Retro-fitting Brussels office stock a major challenge

Tim Harrup

The issue surrounding the carbon neutrality of the constructions in our cities is complex, with the vast majority of all buildings already existing and therefore not able to be ‘built environmentally-friendly. Real estate advisor JLL has taken a detailed look at what this means for the Brussels office stock. It starts by saying that the Brussels Region is aiming for carbon neutrality by 2050, though looking at the current state of its office stock – and even more acutely its residential stock – it is obvious that there is still a long way to go before achieving this objective.

JLL goes on to say that as more occupiers sign up to net zero or science based targets, more will only accept sustainable buildings as a mean of decarbonising their operations. Since May 2011 the certification of tertiary buildings of more than 500 m² has been mandatory in the event of sale or letting. Ratings range between A (best) and G (worst) based on the assessment by experts. There is no minimum EPC required to be authorised to sell or lease a tertiary building but this may change in the short term. There is already a minimum EPC rating in place for rent indexation of residential properties.

Today, according to data collected from the BREEAM institute and reported by JLL, around 2 million m² of office stock is certified in Brussels, which represents 15% of the total stock. About half of the certified stock has a BREEAM superior or equal to Excellent. As of May 2023, JLL has identified an existing Grade C stock of 7 million m² – of which 4 million m² is in the CBD – without recent or planned renovation. Deducting the assets of the European institutions that would maintain an office function and for which there are reasonable reasons to believe they would be upgraded, the regeneration needs for the CBD could be estimated at around 3 million square meters as a base case. The base case regeneration needs in the Decentralised zone as of today is estimated at 1.3 million square meters, representing the existing Grade C stock. It is likely that a portion will be repositioned in alternative uses, principally residential. Making the same calculation for the Periphery, about 1.5 million square meters is older than 15 years without recent heavy renovation but since the average age of assets in the Periphery is younger than in other markets, a portion is of good quality without the same urgency as for older, CBD or decentralized located assets. Combined, focusing on Grade C assets, close to 6 million square meters of office space needs retrofitting and / or repositioning.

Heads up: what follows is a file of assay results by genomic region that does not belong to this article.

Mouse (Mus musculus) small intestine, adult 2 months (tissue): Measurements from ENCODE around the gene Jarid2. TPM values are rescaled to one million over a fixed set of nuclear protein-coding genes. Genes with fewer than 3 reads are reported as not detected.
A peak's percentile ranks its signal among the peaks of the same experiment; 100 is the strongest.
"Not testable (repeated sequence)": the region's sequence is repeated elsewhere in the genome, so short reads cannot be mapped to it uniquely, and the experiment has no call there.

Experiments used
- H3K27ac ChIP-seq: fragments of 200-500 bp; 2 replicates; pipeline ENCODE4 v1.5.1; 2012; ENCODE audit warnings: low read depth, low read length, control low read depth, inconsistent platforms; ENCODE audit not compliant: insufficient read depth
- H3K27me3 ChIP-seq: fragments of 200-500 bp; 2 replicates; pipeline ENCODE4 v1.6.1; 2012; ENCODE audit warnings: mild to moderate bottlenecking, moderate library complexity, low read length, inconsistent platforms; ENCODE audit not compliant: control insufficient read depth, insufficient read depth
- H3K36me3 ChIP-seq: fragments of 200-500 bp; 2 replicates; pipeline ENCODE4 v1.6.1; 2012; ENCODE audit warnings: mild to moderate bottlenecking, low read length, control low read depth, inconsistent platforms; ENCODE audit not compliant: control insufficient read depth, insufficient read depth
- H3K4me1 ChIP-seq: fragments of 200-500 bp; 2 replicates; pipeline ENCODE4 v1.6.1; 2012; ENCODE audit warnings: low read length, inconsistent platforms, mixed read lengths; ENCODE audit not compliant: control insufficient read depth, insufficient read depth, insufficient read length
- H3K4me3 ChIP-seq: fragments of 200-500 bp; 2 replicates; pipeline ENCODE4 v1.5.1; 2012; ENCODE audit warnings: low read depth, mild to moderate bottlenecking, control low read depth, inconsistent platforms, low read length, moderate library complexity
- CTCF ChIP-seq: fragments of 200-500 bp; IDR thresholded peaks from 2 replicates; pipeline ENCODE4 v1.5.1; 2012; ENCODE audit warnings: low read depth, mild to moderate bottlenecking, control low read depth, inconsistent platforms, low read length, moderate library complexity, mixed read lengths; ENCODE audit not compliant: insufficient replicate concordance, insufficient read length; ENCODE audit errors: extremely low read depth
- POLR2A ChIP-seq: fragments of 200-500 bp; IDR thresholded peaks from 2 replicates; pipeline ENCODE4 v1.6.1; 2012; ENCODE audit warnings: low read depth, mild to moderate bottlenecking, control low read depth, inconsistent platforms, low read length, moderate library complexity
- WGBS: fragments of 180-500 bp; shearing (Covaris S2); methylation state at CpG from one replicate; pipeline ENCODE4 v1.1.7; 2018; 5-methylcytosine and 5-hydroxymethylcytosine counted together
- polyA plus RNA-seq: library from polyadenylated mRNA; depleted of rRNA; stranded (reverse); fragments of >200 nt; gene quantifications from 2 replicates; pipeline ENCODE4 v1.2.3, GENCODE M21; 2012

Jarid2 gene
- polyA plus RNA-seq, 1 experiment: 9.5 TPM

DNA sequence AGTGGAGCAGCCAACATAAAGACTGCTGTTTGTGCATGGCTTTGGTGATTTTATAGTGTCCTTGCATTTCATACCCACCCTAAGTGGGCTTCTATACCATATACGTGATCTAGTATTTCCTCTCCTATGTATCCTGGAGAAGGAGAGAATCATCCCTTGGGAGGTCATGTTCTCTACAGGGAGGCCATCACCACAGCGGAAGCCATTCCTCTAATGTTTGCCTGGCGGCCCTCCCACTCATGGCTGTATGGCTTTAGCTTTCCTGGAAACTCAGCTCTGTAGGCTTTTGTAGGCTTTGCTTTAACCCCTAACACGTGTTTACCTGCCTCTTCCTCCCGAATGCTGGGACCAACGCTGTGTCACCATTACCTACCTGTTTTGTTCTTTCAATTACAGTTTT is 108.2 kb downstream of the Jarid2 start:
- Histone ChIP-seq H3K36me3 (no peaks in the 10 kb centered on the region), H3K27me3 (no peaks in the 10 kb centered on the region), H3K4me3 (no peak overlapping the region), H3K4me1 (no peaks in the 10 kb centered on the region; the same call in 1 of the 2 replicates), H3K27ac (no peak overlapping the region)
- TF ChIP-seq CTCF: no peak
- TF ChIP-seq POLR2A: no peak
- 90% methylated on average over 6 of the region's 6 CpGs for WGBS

Refurbish or redevelop?

There is no ‘one-size-fits-all’ answer to the question of whether to rebuild or re-use. Retrofitting existing building stock, whenever possible, will be essential to meet market demand for net-zero carbon space given that 80% of buildings that will exist in 2050 have already been built. Huge amounts of energy are emitted during construction, and so re-use is considered the responsible course of action when the embodied carbon implications of new construction are taken into account. The conversation has turned from just focusing on operational (in-use) carbon emissions to understanding the embodied carbon associated with an existing versus a new build. The challenge is to balance these out so that carbon performance can be optimized across the whole life of the building. There are also constraints on the market perceptions of what is feasible or acceptable in areas such as building regulation, occupier requirements and insurance. Last but not least, a retrofitting of an existing building is considerably more complex than a redevelopment to achieve the best energy efficiency. The Brussels Region has made it official that demolition followed by reconstruction will be the exception, while renovation will be the rule. Developers seem to have taken the point as most of the speculative development pipeline in Brussels CBD now consists of heavy refurbishments while in the Periphery the majority of the new projects remain new constructions, including those resulting from the demolition of an existing asset.

The structural office vacancy cannot always be retrofitted to find occupiers if the location is not appropriate. There is a shortage of quality housing in Brussels, so the excess supply of the former can help the under supply of the latter. However there are some areas were residential reconversions of structural office vacancy are not authorised at the planning level.

The size of the task is clearly set out by JLL. From an identified Grade B and C office stock of 11.3 million square meters in the Greater Brussels area, the road to carbon neutrality by 2050 means a yearly replacement of 420,000 m² or 3% of the entire stock every year for the next 27 years…! To achieve this objective, among others more pragmatism is essential with regards to permit delivery processes. In Brussels Region obtaining a permit is a long and cumbersome process, sometimes taking years to materialise.